Remembering Lamya Haji Bashar

The main demand of the Yazidis now is a war crimes tribunal for the Da’esh, on the lines of the Nuremberg trials.


By Aditi Bhaduri

Her wrinkled skin is still etched in my mind, her puckered eye haunts me still. And with the anniversary of the Yazidi genocide being marked from last week, I cannot stop thinking of her.

The past week marked an agonising and heart wrenching episode – the genocide of the Yazidis. Natives of Kurdistan, scattered across northern Iraq, Turkey and parts of the Caucases, the Yazidis practice an ancient faith, which has many traits in common with Hinduism.  In Iraq the community numbers around 700,000. Ever since Al-Qaida, predecessor of ISIS, declared them as infields, they began facing attacks and persecution by Islamic outfits. The ISIS called them ‘devil worshippers’, and began attacking Yazidi villages from 3 August 2014, killed thousands of men and taking women as sex slaves. Lakhs of Yazidis are living in Europe after fleeing their homes in and around the Shinjar Mountain. The United Nations estimates that 5,000 Yazidi men died in the massacre. Yazidi men who refused to convert to Islam were executed and dumped in mass graves; many boys were forced to become child soldiers. An estimated 7,000 Yazidi women and girls, some as young as nine, were enslaved. In 2016 these atrocities were recognized as ‘genocide’ by the UN.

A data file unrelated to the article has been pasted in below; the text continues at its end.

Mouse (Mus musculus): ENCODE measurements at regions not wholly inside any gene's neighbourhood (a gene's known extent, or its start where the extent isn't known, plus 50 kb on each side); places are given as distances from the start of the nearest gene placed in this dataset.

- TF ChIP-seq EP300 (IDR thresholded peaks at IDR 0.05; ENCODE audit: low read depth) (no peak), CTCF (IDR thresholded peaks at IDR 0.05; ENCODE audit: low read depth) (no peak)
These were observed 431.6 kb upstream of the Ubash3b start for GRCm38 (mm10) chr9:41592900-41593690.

It is astonishing that a 21st century genocide perpetuated in the ugliest and most medieval manner that unfolded before us in this digital  hi-tech age, is so little spoken about, or so little remembered.

But the memory of my meeting with Lamya Haji Bashar refuses to fade. How can it? In fact, the more time passes, the more I marvel at her courage, her fortitude, and most of all – her ability to smile and laugh again.

And while I have narrated her story earlier, it needs to be narrated again and again and again. And so here it is, lest we forget. For forgetting it would allow it to be repeated again.

I met Lamya two years ago in Delhi. She had been invited to a high profile conference on security. She was living in Germany, recovering from her many wounds, both mental and physical, that life had visited on her at such a young age.

Her speech before a mature and diverse foreign audience captured all hearts, and she received a standing ovation. Her narrative of her experiences in the hands of the Islamic State, or Da’esh, seemed straight out of a thriller. Only it wasn’t. She is a living testimony to the brutal horror of terrorism. Losing her father and brothers to the Islamic State whose fighters stormed her village in August 2014, separated from her sisters and mother, bought and sold and kept as a sex slave by numerous Da’esh fanatics, beaten, raped, brutalised, after many failed attempts, she finally managed to escape in April 2016. Acknowledging her trauma and courage, the European Union last year honoured her, together with fellow Yazidi victim survivor Nadia Murad, with the Sakharov Prize. Now a public advocate for her community, she is travelling the world, healing and telling her story and those of her people, to try and get the world to take note of their suffering and facilitate justice.

Here is Lamya’s story in her own words:

On August 3, 2014, Da’esh entered our village Kochu, which is a few kilometres east of Mosul in Iraq. I was then 14 years old and was studying in class IX. The Yazidi community is a peaceful community. We are a non-proselytising, ancient community. Most of us were farmers. We lived peacefully in the village with other Muslim families. We had no problems in the village.